Displaying External Link Icon in Preview Mode using CSS

Hi there,

I’m interested in finding a way to display the link icon on the right side of an external link in the preview mode of Obsidian. As you know, the reading mode has this feature, but I would like to have it in the preview mode as well. The purpose is to easily distinguish between external and internal links.

To achieve this, I have been attempting to create a CSS snippet. However, I haven’t been successful in locating the icon for external links in the reading view’s developer mode.

If anyone has any suggestions or solutions to implement this feature using CSS or any other method, I would greatly appreciate the assistance. Thank you!

Using Obsidian CSS guide, I looked at an external link in both reading and live-preview. I then found that the external links are using .external-link in reading, and that potentially the equivalent within live-preview is .cm-url. So I then tried adding the definitions used for .external-url (lifted from the Styles pane in Developer tools) into a snippet:

.cm-url { 
   color: var(--link-external-color);
   text-decoration-line: var(--link-external-decoration);
   background-position: center right;
   background-repeat: no-repeat;
   background-image: linear-gradient(transparent, transparent), url(public/images/874d8b8e340f75575caa.svg);
   background-size: 13px;
   padding-right: 16px;
   background-position-y: 4px;
   cursor: var(--cursor-link);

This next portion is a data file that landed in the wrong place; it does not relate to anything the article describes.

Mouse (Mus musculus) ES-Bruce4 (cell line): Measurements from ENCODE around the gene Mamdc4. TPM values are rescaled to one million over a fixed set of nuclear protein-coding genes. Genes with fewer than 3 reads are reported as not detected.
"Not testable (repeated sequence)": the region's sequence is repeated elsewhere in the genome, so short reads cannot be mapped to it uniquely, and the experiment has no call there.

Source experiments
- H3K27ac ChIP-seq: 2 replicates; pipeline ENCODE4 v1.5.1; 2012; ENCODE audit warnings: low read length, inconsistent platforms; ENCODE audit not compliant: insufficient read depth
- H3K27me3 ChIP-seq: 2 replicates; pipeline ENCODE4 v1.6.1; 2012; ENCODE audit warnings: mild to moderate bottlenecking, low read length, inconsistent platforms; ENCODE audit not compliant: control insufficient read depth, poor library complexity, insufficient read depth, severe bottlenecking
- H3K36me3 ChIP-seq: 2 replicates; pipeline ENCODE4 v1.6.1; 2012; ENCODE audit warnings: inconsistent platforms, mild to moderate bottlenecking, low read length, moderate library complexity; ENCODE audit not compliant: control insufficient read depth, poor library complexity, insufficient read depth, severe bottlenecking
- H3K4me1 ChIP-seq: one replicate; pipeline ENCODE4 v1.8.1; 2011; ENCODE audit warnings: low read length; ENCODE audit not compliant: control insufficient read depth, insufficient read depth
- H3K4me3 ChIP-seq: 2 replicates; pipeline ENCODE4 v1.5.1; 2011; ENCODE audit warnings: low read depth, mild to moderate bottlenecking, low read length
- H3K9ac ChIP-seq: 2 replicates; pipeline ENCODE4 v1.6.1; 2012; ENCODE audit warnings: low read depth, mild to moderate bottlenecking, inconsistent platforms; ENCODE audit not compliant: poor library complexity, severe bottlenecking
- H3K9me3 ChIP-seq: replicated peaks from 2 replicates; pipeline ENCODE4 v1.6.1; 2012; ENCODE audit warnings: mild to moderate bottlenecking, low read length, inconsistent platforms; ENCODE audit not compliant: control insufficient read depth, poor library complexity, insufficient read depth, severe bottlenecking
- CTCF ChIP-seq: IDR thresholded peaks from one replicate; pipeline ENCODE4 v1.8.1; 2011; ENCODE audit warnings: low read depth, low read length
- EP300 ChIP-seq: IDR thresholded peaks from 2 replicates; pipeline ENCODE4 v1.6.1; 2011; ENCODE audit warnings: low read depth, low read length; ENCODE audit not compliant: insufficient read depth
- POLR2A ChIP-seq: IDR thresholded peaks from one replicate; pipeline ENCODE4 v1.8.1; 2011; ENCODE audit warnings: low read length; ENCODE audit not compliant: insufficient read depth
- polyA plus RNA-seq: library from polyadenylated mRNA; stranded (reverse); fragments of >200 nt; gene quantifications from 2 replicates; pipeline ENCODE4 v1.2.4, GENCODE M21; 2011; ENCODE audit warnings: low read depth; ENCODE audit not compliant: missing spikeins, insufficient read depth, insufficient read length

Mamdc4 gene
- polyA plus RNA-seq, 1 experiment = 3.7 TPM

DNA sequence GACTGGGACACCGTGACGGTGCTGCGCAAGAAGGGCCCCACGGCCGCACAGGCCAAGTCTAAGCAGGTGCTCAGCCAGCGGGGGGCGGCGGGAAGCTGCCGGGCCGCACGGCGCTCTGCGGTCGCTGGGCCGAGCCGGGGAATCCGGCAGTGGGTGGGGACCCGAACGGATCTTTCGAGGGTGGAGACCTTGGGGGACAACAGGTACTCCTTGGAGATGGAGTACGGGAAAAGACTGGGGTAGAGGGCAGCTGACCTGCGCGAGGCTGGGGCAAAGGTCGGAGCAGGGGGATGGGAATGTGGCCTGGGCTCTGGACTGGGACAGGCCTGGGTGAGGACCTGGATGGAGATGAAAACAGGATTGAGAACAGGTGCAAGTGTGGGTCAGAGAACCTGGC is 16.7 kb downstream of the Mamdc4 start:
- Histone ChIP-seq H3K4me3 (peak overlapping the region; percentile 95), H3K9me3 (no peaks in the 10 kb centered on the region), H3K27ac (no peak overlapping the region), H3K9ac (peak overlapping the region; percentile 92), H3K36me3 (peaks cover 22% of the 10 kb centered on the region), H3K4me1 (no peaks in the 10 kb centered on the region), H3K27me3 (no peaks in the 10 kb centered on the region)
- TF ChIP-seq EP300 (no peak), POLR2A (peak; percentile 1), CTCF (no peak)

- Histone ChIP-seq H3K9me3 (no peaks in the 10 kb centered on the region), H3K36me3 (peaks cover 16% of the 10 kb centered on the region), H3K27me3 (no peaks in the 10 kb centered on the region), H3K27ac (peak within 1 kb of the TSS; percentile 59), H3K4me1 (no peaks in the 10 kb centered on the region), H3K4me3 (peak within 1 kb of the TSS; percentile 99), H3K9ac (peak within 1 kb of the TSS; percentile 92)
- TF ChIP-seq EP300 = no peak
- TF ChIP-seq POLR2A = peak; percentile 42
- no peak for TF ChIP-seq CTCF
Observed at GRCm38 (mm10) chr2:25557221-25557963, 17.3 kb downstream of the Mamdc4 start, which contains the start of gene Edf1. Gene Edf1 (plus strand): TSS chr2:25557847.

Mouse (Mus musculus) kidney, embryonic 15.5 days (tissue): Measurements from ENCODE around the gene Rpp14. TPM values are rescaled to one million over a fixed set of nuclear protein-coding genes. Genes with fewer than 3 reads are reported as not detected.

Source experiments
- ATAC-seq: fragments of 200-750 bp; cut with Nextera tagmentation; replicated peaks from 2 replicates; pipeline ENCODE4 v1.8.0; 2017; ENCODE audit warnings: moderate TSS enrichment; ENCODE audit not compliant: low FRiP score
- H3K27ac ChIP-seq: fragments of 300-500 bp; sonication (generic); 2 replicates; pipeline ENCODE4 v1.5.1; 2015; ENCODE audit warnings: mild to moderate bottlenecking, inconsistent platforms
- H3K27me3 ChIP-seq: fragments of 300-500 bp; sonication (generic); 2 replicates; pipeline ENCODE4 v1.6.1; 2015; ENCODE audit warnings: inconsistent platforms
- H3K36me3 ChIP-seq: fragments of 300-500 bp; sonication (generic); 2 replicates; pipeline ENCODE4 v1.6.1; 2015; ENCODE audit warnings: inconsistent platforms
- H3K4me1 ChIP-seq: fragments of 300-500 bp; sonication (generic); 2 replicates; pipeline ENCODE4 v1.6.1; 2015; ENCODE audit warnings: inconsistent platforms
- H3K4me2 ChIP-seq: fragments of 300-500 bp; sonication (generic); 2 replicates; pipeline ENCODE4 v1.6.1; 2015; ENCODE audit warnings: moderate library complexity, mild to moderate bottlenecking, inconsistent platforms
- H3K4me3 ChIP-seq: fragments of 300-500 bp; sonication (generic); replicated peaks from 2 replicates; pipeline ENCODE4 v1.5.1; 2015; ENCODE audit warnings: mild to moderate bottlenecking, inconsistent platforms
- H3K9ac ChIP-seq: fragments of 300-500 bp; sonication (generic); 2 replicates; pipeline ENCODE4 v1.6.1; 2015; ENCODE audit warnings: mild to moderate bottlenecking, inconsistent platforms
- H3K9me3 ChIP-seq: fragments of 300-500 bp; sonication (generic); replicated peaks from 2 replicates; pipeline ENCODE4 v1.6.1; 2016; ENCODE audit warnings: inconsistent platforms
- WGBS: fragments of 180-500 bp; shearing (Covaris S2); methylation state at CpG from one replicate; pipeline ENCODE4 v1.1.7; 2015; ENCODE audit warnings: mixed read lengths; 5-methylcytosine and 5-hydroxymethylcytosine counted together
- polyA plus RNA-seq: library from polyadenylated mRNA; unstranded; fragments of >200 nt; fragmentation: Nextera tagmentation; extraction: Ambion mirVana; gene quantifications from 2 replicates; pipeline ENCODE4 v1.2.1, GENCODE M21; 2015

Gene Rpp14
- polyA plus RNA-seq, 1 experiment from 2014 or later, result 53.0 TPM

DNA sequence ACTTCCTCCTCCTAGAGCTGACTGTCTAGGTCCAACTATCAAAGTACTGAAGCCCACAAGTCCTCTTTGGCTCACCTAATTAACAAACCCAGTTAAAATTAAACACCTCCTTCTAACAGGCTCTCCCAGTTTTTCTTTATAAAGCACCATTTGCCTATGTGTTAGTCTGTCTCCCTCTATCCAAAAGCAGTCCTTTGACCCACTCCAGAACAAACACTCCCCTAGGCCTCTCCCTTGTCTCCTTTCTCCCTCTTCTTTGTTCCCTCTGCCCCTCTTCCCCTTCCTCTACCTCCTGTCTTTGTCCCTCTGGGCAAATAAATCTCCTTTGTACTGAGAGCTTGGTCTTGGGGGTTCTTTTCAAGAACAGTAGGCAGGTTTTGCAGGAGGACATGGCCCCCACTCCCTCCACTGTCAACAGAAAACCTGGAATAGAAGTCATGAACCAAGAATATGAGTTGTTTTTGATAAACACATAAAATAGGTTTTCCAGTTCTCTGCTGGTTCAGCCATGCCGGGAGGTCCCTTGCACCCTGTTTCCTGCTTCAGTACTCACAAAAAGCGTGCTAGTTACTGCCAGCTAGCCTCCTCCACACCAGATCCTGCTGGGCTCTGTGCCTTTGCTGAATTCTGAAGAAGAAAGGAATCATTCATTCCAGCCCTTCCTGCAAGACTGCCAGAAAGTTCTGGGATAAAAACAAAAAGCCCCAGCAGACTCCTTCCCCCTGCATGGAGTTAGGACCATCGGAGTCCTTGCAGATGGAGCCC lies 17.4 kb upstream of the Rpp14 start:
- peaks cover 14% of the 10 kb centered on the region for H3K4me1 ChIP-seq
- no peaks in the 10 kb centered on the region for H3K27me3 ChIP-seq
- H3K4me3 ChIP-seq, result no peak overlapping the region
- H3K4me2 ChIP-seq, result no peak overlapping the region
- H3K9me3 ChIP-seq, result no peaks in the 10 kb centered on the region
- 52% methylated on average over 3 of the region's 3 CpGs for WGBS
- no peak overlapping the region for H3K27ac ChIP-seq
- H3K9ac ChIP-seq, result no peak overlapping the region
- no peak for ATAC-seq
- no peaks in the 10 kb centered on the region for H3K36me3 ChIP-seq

filter: var(--link-external-filter);

And this turned out somewhat nicely to add the external link also within live-preview. I’ve got no idea whether this will affect some other links besides the true external links, but it seems to do the trick… :smiley:

Bonus tip: How to add a custom CSS snippet
  • Goto Settings > Appearance and scroll down to “CSS snippets” section, and hit the folder icon on the far right. This opens up a file explorer window, in the folder vault/.obsidian/snippets, which is were you want to save your css snippet
  • In this new window create a file, like myCss.css, where you copy the CSS into. Make sure this actually is a text file, and that the name ends in .css
  • Back in Obsidian, you should now see your myCss in the list of CSS snippets. If not, hit the refresh button
  • Final step is to click the enable button to the right of your file, and now your new CSS should be in effect
  • If you later on make changes in the CSS snippet file, the effect should be immediate. If not, try disabling and re-enabling the snippet, or in some strange cases, you would need to reload Obsidian. In 99% of the cases, the changes are immediate, though.

Wow, thank you so much! It works perfectly! I think it will be a huge help to my workflow. It’s awesome! I also appreciate the detailed explanation. :blush:

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